But then who should play the role of the artists? This should be focused on the media, especially the television channels should bring in people who are well known. For example, the famous blogger Nyakundi, the Mama Mboga, the city council cleaner and the humble company security guard. These people may look too small, but the wealth of awareness creation lies in these small people as they can create vast positive effects which could have a multiplier effect. Nyakundi who is well known to be critical on companies and individuals with facts, would be the best to write about the importance of social distancing during the CIVID crisis. The vegetable seller, popularly known as Mama Mboga should be documented while selling her vegetables and singing on the importance of hand washing. A simple song ‘Aye Mama Mboga, Jambo, jambo bwana, leo nimelete, Habari ya COVID, tuanze na kuosha mikono, tuendeleye na kununua mboga’. Popular local singers need to be brought on board where the can rapp popular songs with the message of precautions during the COVID pandemic. A security guard could be used to show how greetings are now a days done using hand sanitisers. The whole idea is to make things happen as for humans, seeing is believing and once they see these famous people, they would begin imitating them.

Another way to effectively communicate the social distance aspect, stay at home measures, use of water and soap and the need of covering the nose and mouth is by using drones at a lower altitude displaying this important message. The message should be very focal with pictures of people like mama mboga, or a famous sport personnel or a guard. This is the era of technology and its effectiveness can be then measured as a tool for teaching! This technology would bring in amazing results as people would be fascinated by this technology and would be encouraged to read what the message is and in turn, try to follow the instructions.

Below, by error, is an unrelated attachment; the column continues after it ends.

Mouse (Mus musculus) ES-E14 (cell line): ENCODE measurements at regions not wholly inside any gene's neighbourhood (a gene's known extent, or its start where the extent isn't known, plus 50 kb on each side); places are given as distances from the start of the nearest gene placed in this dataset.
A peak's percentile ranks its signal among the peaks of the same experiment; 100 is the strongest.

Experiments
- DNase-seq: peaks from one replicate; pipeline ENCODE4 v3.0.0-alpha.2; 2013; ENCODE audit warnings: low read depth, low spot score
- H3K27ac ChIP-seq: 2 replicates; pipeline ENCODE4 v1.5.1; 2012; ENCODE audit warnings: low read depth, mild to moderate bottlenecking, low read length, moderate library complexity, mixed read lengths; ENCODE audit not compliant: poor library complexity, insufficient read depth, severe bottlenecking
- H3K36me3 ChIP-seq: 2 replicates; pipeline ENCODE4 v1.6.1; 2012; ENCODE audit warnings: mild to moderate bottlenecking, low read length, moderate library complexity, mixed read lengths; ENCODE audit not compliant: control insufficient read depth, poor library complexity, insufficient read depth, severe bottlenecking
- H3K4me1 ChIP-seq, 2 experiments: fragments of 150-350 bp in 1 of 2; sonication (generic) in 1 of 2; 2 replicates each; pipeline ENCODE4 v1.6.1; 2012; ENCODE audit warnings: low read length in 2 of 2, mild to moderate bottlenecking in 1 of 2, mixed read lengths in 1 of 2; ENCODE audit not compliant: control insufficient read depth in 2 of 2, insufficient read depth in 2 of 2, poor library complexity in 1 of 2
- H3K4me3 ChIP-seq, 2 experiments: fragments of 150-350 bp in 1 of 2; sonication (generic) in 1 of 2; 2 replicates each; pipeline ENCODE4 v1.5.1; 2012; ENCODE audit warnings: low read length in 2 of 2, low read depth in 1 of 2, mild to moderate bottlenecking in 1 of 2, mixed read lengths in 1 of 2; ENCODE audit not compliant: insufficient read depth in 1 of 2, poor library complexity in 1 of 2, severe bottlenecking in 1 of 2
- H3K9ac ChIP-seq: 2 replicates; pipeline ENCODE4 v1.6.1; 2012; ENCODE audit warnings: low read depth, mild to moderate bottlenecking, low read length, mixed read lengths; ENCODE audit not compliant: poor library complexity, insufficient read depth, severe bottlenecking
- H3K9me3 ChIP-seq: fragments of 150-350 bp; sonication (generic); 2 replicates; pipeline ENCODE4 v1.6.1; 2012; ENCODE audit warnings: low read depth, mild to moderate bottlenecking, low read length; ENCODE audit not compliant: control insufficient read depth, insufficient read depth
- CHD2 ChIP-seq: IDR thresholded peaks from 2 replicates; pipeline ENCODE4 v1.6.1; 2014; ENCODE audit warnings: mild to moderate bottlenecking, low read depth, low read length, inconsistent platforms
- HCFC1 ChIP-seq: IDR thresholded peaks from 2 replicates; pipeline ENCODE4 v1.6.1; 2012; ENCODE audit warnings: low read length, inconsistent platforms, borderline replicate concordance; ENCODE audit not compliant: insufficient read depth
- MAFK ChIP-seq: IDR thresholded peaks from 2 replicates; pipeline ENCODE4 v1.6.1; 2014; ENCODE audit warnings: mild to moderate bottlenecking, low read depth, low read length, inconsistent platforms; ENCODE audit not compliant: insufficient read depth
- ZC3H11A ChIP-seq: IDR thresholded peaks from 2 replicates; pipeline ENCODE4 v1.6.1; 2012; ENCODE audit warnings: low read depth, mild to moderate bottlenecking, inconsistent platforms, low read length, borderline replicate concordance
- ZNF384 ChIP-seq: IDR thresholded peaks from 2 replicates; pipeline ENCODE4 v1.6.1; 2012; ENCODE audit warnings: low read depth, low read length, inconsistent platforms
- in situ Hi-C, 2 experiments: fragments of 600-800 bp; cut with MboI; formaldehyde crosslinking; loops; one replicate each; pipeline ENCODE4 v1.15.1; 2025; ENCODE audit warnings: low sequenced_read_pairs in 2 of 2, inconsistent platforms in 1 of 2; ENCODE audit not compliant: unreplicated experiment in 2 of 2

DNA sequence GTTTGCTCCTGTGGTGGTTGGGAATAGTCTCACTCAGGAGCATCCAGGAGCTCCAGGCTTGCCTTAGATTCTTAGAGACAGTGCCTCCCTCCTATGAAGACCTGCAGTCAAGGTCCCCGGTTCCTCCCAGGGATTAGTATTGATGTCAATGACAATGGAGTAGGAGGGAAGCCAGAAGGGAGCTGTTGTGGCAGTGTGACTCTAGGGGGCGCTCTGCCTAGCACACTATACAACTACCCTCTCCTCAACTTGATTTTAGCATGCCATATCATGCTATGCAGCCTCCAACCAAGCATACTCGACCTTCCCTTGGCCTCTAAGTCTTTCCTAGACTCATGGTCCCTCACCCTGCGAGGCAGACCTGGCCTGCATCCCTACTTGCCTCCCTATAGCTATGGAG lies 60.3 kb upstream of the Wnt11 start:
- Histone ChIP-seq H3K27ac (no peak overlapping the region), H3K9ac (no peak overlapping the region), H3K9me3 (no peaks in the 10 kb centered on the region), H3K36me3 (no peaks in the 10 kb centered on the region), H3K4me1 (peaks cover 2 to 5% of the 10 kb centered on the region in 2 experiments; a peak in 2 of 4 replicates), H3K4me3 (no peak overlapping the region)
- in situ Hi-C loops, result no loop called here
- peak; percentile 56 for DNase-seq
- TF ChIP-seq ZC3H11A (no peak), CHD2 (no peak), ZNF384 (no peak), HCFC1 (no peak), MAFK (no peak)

Communities, well-wishers and other donors can always use the Nyumba Kumi initiative where leaders can be given hampers containing pamphlets on COVID-19, masks, sanitisers, soap and even basic food items based on the number of the people under their custody. The aim is to discourage people from moving in and out of their homes in search of jobs to put food on the table. Also, at every Nyumba Kumi depo, there should be water tanks and soap.

Social workers should also be involved in disseminating information. This can be done through the use of printed materials like posters and brochures which can be distributed to all households but prioritising the slums and vulnerable population. Again the brochures and posters must try and use real people like mama mbogas, singers, actors like Mama Kayai of Vitimbi so that the effects could multiply.

Overall creative education and awareness solutions to combat immediate responses to avoid unintended consequences are the way forward so that lives are not affected negatively, and people value the change needed to prevent COVID-19.

‘Change will not come if we wait for some other person or some other time. We are the ones we’ve been waiting for. We are the change that we seek’. Barack Obama

Dr. Parita Shah is a Lecturer in the Department of Geography and Environmental Studies, University of Nairobi